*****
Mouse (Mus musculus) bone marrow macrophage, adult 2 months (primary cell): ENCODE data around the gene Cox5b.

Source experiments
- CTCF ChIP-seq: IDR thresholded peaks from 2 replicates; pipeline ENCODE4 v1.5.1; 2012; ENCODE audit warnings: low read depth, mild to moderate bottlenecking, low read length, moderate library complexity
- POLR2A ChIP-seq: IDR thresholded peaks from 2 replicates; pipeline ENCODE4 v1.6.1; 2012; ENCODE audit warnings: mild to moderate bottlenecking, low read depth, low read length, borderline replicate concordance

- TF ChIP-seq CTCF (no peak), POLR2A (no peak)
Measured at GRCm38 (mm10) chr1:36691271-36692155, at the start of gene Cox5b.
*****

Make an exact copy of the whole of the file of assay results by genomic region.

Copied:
Mouse (Mus musculus) bone marrow macrophage, adult 2 months (primary cell): ENCODE data around the gene Cox5b.

Source experiments
- CTCF ChIP-seq: IDR thresholded peaks from 2 replicates; pipeline ENCODE4 v1.5.1; 2012; ENCODE audit warnings: low read depth, mild to moderate bottlenecking, low read length, moderate library complexity
- POLR2A ChIP-seq: IDR thresholded peaks from 2 replicates; pipeline ENCODE4 v1.6.1; 2012; ENCODE audit warnings: mild to moderate bottlenecking, low read depth, low read length, borderline replicate concordance

- TF ChIP-seq CTCF (no peak), POLR2A (no peak)
Measured at GRCm38 (mm10) chr1:36691271-36692155, at the start of gene Cox5b.